Hospitals in Show-Me State Play the Shame Card
In an attempt to illustrate the impact of losing federal Medicaid funding, the Missouri Hospital Association is using data linking the effects of poverty, poor health, and life expectancy in the state and making comparisons to rates in Third World countries.
The Problem with Missouri's Uninsured
When elected officials in Missouri decided last year against expanding their Medicaid program under the Affordable Care Act, the Missouri Hospital Association commissioned a report detailing the economic impact of losing the estimated $1 billion each year in federal funding.
Unfortunately, using common sense to explain an obvious point didn't work.
Now the MHA is trying a new tactic: Shame.
Of course, MHA won't call it a shame campaign. They're much too smart to openly embarrass the state and federal lawmakers they're trying to win over. However, shame is clearly the theme that rings through in MHA's report linking the effects of poverty, poor health and life expectancy in Missouri and comparing them with those of Third World countries such as El Salvador, Vietnam, and Angola.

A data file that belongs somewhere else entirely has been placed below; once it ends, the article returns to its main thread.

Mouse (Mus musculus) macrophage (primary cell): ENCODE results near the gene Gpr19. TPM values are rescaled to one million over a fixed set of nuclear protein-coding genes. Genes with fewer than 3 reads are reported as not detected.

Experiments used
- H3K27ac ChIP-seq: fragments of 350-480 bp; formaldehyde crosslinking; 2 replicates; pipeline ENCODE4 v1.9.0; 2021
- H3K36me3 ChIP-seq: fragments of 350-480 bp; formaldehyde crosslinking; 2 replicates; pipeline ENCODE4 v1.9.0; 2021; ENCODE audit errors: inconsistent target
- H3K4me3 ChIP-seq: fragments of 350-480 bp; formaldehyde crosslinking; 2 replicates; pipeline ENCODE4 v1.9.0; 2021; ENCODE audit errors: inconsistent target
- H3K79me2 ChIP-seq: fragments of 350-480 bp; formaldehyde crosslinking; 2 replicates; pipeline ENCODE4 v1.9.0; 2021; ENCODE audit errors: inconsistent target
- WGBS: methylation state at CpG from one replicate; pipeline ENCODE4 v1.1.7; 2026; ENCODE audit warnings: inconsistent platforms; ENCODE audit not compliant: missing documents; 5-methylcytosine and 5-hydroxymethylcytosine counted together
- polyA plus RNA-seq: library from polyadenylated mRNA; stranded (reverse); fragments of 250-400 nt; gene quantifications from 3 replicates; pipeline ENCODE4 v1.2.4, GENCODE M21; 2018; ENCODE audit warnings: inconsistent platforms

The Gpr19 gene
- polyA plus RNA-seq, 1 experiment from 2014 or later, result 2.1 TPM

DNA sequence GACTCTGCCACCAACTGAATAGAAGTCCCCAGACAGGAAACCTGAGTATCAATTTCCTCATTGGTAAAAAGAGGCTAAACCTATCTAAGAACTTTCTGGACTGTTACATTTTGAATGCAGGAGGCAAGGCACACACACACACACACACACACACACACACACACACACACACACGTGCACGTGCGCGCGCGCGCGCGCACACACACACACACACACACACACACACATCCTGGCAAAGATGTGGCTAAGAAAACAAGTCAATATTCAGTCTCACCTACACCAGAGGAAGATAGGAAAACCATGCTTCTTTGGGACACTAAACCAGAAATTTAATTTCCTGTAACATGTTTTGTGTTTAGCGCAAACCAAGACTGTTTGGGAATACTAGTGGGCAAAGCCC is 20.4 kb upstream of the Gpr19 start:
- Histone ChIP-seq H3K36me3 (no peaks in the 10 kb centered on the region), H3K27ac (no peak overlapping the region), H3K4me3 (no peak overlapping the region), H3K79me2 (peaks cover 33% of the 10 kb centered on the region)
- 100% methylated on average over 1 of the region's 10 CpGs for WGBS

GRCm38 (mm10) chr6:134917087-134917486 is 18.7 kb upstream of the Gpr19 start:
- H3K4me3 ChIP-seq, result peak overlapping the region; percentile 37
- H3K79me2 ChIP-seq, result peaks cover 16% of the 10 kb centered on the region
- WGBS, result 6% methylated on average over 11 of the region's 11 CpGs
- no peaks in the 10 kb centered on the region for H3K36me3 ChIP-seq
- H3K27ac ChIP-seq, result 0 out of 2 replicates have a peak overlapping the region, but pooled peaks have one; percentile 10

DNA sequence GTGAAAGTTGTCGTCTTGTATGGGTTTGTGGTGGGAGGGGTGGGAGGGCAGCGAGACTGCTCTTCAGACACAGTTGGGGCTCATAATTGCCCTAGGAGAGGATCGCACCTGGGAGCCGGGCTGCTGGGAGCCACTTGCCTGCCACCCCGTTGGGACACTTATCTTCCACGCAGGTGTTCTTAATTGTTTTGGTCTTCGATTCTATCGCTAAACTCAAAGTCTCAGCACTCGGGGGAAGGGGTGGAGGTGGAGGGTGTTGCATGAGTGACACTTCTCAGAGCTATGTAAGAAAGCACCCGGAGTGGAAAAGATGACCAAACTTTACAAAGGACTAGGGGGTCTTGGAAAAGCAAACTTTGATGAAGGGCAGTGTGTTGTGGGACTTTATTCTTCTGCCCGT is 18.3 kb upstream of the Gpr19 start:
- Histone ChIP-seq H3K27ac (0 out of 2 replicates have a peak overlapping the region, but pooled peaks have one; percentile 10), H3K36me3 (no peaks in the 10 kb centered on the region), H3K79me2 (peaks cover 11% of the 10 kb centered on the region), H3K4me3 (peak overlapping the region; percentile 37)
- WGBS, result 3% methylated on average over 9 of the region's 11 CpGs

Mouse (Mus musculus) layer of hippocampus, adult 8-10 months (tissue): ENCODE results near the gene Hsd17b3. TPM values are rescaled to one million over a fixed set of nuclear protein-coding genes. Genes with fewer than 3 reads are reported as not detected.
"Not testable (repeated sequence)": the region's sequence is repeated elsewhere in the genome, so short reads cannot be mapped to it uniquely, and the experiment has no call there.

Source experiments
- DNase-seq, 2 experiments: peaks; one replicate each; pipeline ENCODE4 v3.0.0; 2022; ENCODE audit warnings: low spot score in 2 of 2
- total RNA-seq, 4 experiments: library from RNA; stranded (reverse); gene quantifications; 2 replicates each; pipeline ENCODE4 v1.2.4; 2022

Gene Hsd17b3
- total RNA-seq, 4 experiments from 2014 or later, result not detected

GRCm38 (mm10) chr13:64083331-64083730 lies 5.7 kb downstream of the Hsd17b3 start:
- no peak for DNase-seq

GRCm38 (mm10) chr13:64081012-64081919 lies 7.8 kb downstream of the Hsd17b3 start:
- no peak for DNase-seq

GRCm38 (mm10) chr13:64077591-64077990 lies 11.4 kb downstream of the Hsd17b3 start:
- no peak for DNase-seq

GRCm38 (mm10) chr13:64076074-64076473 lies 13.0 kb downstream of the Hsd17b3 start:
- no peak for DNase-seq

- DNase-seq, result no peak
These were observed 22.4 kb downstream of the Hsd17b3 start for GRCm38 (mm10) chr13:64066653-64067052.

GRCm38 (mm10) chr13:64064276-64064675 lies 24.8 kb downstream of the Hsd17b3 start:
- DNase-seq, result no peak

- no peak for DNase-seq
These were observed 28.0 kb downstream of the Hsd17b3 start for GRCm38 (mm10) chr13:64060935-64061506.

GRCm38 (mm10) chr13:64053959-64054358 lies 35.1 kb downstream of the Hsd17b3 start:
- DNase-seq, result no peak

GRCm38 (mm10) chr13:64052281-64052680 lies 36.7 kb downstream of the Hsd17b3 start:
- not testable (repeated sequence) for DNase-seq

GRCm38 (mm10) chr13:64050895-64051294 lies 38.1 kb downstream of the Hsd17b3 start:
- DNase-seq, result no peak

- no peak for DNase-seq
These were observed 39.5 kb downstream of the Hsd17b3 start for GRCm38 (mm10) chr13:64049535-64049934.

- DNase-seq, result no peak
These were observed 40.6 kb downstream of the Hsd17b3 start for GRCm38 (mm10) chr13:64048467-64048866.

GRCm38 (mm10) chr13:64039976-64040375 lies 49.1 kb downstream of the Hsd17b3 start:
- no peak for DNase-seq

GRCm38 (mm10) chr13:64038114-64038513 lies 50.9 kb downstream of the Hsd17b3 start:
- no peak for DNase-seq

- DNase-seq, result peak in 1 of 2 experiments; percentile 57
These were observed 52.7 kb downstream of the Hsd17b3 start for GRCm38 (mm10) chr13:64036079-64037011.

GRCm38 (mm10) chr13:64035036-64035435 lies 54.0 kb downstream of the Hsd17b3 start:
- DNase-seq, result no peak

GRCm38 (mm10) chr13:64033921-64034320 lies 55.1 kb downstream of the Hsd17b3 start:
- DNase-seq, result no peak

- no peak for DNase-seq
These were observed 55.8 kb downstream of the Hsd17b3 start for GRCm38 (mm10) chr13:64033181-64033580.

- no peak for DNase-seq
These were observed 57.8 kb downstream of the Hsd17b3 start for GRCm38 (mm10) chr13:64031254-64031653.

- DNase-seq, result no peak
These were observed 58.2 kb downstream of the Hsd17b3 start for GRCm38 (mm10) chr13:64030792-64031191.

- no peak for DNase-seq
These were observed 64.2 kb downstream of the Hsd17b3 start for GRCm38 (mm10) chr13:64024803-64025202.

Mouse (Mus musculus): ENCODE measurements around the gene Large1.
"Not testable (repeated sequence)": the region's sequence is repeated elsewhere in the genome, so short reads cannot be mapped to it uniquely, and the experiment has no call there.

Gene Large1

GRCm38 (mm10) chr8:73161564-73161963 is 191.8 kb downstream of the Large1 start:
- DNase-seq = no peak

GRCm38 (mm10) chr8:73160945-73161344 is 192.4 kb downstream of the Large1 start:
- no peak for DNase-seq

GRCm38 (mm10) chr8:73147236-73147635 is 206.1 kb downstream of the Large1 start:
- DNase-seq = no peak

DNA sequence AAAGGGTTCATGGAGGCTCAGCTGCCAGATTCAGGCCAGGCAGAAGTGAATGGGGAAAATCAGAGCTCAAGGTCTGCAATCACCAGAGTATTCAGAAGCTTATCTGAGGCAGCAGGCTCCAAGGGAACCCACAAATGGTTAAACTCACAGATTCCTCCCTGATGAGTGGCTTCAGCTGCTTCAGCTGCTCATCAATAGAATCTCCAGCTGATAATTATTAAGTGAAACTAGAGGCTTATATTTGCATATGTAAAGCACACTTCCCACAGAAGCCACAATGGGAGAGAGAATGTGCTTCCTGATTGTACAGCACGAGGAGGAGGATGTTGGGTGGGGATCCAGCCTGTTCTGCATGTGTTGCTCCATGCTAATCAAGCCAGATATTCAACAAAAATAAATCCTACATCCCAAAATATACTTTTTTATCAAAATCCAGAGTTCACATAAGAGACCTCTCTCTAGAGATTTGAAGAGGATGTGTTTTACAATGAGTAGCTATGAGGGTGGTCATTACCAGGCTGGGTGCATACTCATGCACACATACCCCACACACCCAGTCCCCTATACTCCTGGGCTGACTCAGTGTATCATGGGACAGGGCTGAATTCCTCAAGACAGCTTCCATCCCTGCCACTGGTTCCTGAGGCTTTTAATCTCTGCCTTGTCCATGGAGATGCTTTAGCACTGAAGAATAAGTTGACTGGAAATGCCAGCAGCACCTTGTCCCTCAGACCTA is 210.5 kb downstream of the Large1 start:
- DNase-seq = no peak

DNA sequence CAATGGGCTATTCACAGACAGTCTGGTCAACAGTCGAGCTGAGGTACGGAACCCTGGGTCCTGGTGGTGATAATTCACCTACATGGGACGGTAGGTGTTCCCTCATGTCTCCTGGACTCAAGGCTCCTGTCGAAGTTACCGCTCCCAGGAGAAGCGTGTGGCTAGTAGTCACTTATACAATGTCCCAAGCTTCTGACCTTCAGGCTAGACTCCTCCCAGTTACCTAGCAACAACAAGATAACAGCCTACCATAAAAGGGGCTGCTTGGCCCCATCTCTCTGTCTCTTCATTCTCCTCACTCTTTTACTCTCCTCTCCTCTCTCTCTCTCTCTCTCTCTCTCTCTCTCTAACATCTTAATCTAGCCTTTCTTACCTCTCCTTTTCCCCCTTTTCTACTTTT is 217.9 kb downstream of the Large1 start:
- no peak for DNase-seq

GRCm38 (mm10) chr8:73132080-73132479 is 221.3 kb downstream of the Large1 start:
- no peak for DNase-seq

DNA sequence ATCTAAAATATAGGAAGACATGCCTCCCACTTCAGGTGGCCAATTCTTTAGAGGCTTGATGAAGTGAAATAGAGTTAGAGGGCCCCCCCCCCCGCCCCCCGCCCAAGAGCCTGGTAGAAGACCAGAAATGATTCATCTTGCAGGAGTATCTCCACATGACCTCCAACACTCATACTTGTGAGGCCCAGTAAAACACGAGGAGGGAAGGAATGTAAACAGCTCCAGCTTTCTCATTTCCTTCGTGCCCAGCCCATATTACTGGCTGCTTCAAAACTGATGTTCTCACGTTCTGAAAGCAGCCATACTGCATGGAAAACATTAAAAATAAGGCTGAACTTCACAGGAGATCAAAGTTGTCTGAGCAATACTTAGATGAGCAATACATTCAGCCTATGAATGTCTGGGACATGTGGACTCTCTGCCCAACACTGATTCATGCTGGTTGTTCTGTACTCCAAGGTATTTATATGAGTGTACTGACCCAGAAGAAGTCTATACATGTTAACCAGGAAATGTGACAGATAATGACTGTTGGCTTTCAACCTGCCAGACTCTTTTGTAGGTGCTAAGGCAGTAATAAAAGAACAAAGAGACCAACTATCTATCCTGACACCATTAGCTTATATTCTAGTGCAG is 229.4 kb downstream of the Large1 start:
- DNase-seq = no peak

- CEO Exchange: Preparing for Population Health
- Advocate, NorthShore Deal Would Create 16-Hospital System
- Better HCAHPS Scores Protect Revenue
- 3 Strategies for Retaining Millennial Employees
- Narrow Networks Cut Costs, Not Quality, Economists Say
- Power of price: In South FL and the nation, healthcare costs often are shrouded in secrecy
- Two NY hospitals to offer free hip and knee replacement surgeries for qualifying patients in December
- Hospital mergers may lead to higher prices
- Healthcare data of 1 million NJ patients compromised since 2009
- CEO Exchange: Pressure is On to Partner, Drive Quality